• Echo on August 18, 2015 at 8:33 pm

      @Benjamin – I love it!

      It’s unfortunate that when it comes to investing we see simple and boring as unsophisticated strategies for beginners. Meanwhile we feel the need to chase exotic strategies that promise excess returns, which usually means high fees and disappointed investors.

  8. Kurt on August 18, 2015 at 8:33 pm

    I think its called “get a job, have 6 roommates, save like crazy” Then go to school a few years later.. It is possible to not have to borrow much. We just have high expectations of what we’re entitled to. Chances of success are much better if you start later in life and have a clear direction and maturity on your side.

    Or become an ATC… Hardly any school, top 1% wage. (Just have to forget about the stress part…)

    • Echo on August 18, 2015 at 8:37 pm

      I agree with you on the importance of a gap year (or two). It’s not that the college lifestyle isn’t fun when you’re 18 or 19, but it doesn’t usually mix well with studying and finding your career path.

  9. Jim Wang on August 19, 2015 at 6:04 am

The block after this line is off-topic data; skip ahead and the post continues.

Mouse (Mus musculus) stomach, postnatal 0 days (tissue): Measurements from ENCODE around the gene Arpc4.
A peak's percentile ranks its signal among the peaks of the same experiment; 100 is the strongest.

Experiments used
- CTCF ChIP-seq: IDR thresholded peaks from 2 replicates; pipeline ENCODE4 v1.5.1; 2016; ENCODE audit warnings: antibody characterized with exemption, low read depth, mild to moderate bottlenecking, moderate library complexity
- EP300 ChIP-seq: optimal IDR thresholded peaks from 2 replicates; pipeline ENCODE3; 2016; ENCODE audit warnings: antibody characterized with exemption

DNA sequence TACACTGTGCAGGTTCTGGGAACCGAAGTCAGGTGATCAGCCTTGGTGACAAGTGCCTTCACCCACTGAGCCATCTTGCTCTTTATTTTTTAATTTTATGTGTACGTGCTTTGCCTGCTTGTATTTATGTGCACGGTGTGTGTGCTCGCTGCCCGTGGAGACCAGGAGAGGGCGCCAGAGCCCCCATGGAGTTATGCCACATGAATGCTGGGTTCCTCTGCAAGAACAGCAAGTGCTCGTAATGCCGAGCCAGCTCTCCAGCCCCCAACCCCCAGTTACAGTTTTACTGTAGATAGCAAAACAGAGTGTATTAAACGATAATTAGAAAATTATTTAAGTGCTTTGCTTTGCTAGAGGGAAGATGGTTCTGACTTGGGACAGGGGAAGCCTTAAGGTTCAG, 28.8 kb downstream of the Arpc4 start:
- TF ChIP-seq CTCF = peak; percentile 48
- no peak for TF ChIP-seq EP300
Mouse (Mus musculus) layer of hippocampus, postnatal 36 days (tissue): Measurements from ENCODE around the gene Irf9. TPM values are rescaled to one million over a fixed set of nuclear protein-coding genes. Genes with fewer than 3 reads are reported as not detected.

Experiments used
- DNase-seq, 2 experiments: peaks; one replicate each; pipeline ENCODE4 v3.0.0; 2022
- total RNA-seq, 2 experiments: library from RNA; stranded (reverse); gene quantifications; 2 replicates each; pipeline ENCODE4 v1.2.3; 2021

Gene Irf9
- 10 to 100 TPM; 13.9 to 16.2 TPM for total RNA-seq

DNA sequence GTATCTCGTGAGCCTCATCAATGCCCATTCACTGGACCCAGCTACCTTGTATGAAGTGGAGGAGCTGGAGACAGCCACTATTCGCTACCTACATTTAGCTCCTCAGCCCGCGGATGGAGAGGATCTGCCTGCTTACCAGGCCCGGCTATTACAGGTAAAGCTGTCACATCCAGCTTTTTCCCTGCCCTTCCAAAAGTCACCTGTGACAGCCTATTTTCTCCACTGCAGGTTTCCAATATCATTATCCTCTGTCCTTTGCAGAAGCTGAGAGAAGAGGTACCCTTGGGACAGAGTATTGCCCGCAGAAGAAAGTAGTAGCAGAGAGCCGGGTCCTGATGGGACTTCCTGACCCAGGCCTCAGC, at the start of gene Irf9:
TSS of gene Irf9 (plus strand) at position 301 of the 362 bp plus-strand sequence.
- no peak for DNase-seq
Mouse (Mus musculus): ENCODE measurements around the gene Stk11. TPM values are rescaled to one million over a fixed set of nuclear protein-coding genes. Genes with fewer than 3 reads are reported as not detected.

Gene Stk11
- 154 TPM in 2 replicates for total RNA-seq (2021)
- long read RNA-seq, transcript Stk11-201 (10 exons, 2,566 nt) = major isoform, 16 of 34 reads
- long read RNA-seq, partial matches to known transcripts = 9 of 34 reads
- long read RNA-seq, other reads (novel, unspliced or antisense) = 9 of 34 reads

This was a great bit and your examples are a little less dark than his 🙂

  10. Echo on August 19, 2015 at 7:01 am

    @Jim – thanks! I was waiting for someone to bring up one of Louis C.K.’s examples…

  11. Heather @ Simply Save on August 19, 2015 at 11:01 am

    Yes!!! It’s the tough truth…great examples!

  12. Kurt on August 19, 2015 at 11:14 am

    “…2.5 percent a year in fees over a typical investor’s lifetime means that an astounding 80% of compounding returns ends up in the hands of the manager, not the investor.” That IS astounding. That people still buy such funds illustrates the dire need for more financial education!

  13. Penny @ She Picks Up Pennies on August 19, 2015 at 12:52 pm

    This speaks to our instant-gratification, immediate-action society. We’re really good at considering the here and now, but struggle with the details or looking at the future consequences.

  14. Jason on August 19, 2015 at 5:24 pm

    Perhaps this should be put in every single freshman’s orientation packet. Now that would be fun.

  15. Ryan Conrad on September 16, 2015 at 12:23 pm

    Love your approach to his “But maybe…” jokes. 🙂 All great aspects and imporant to realize.